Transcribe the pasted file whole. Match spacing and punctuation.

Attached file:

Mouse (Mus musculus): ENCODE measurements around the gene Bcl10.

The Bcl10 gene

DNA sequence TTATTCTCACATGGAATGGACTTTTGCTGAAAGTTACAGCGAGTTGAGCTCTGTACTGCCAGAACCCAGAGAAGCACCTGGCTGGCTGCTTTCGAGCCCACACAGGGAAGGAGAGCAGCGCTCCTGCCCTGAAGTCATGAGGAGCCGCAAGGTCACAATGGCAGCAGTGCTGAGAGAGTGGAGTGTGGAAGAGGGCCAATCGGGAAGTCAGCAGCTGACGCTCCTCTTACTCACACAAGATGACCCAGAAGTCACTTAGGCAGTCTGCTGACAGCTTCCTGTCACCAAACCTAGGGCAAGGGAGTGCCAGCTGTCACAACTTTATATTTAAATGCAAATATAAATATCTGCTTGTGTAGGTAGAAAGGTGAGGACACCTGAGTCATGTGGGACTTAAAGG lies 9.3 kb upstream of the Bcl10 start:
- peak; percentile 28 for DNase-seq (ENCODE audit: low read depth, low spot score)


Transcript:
Mouse (Mus musculus): ENCODE measurements around the gene Bcl10.

The Bcl10 gene

DNA sequence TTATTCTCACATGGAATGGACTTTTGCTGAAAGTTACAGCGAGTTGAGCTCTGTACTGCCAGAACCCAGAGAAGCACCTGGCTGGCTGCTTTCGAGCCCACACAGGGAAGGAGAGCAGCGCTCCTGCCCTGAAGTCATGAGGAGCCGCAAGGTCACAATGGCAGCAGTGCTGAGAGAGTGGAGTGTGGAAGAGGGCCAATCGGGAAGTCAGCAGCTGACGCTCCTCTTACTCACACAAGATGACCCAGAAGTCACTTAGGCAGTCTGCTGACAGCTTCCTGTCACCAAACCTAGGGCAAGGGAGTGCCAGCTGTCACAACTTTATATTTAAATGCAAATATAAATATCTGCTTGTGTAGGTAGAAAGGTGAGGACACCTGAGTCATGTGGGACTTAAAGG lies 9.3 kb upstream of the Bcl10 start:
- peak; percentile 28 for DNase-seq (ENCODE audit: low read depth, low spot score)